A new study conducted by researchers from the University of Tsukuba explored one of the risks associated with outdoor exercise.
According to their findings, it may be difficult for consumers to identify symptoms related to hypothermia when exercising outdoors or in the water. They say that’s because these environments may make it difficult for consumers to detect changes in body temperature.
Monitoring body temperature during exercise
The researchers were most interested in understanding how core body temperature was affected when consumers exercise outdoors. They also wanted to see how accurately people perceived their own body temperatures and the degree to which they felt temperature changes when participating in outdoor physical activities.
For the study, the researchers analyzed several factors, including core body temperature, perception of cold, skin temperature, and skin sensation in 11 healthy young men. The team measured these things while the participants exercised in a cold water tank and again while the group was at rest.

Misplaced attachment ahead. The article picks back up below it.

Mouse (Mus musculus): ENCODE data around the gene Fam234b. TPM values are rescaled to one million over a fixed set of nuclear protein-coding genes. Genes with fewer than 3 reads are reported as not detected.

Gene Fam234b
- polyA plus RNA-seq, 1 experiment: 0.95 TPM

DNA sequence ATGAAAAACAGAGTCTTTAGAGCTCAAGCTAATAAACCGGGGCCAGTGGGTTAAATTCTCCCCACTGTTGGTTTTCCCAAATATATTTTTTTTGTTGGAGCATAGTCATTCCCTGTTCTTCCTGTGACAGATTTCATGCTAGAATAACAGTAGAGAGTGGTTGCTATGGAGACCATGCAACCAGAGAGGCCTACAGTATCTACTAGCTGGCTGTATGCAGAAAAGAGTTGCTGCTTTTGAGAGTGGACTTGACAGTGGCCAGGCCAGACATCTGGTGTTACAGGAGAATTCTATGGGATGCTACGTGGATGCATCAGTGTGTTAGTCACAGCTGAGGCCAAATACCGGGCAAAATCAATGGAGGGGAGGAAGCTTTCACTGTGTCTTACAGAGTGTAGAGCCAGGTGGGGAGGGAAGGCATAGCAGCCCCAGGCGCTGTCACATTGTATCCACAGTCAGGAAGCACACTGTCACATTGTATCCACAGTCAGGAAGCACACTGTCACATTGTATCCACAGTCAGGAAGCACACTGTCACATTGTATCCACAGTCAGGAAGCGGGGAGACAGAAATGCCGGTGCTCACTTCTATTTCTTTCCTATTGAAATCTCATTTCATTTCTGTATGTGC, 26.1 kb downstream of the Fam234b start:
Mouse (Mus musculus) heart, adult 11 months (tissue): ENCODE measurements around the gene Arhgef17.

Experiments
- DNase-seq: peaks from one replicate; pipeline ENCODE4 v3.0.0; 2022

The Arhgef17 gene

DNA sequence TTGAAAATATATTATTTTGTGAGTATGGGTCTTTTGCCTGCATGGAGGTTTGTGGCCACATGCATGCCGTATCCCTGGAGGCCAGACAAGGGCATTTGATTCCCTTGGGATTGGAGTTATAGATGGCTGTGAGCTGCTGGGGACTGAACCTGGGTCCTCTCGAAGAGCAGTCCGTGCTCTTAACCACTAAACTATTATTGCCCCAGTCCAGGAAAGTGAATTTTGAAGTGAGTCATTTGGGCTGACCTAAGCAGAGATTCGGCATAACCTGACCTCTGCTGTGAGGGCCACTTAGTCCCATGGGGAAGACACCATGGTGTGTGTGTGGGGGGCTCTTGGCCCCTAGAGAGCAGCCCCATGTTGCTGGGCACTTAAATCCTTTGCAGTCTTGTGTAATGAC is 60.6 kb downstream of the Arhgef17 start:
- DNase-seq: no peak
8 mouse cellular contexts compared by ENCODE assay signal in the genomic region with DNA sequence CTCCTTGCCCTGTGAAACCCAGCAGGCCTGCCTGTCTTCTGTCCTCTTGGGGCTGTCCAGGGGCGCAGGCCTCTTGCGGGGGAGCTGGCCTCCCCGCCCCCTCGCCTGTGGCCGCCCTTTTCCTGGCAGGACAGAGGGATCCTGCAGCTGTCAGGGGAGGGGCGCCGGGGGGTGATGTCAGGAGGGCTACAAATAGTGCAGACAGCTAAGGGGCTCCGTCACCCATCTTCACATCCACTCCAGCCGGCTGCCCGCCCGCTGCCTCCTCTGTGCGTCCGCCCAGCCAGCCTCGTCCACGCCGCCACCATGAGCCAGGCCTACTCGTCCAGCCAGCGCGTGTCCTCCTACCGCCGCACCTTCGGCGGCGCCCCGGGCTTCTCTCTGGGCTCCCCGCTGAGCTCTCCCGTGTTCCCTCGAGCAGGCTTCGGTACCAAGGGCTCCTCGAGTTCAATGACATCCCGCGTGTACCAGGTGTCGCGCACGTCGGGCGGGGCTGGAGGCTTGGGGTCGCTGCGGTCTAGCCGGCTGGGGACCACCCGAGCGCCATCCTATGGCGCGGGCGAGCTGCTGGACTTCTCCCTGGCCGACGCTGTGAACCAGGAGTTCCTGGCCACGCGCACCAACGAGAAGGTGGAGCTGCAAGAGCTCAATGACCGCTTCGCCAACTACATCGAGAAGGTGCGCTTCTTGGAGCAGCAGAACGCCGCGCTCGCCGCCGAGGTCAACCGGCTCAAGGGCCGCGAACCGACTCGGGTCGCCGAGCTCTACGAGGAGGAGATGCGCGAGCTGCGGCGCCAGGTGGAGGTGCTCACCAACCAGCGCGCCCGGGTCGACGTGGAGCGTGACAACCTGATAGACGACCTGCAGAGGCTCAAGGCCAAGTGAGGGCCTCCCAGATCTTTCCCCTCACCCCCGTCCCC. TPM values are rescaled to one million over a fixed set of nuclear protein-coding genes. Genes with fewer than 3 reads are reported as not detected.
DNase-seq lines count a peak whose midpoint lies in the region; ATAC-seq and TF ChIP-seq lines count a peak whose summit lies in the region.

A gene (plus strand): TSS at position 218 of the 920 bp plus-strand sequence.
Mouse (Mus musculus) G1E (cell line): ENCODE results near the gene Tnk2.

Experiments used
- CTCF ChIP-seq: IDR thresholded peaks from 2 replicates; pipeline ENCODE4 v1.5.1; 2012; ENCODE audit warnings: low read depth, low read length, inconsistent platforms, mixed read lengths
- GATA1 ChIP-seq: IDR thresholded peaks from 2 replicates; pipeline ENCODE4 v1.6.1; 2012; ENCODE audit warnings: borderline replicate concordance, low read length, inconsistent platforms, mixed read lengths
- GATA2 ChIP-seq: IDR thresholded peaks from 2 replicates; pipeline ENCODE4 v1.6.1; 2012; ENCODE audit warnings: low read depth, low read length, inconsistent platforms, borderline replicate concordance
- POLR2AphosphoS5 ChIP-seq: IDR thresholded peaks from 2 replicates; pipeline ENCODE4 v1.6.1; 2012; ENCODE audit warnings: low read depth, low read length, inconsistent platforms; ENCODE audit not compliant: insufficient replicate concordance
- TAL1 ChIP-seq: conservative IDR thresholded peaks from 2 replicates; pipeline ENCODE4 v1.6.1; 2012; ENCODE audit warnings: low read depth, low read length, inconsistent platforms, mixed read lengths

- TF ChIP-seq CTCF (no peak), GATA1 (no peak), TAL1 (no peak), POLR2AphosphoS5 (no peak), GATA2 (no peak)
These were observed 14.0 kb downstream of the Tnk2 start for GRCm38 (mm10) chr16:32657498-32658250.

Ultimately, the study showed that the participants were more successful at identifying changes in core body temperature when at rest as opposed to during exercise in a cold environment. The participants tended not to feel as physically cold during exercise as they did at rest, even though their skin temperatures were similar.
These findings are important because they highlight the two primary ways the body regulates temperature: physiologically and biologically. While the body works naturally to adjust its temperature, the researchers say our perceptions also play a role in core body temperature.
These findings could have serious implications, especially for people who live in colder climates or regularly play winter sports. Staying mindful of body temperature when engaging in physical activity outdoors can help consumers prevent more serious symptoms associated with hypothermia.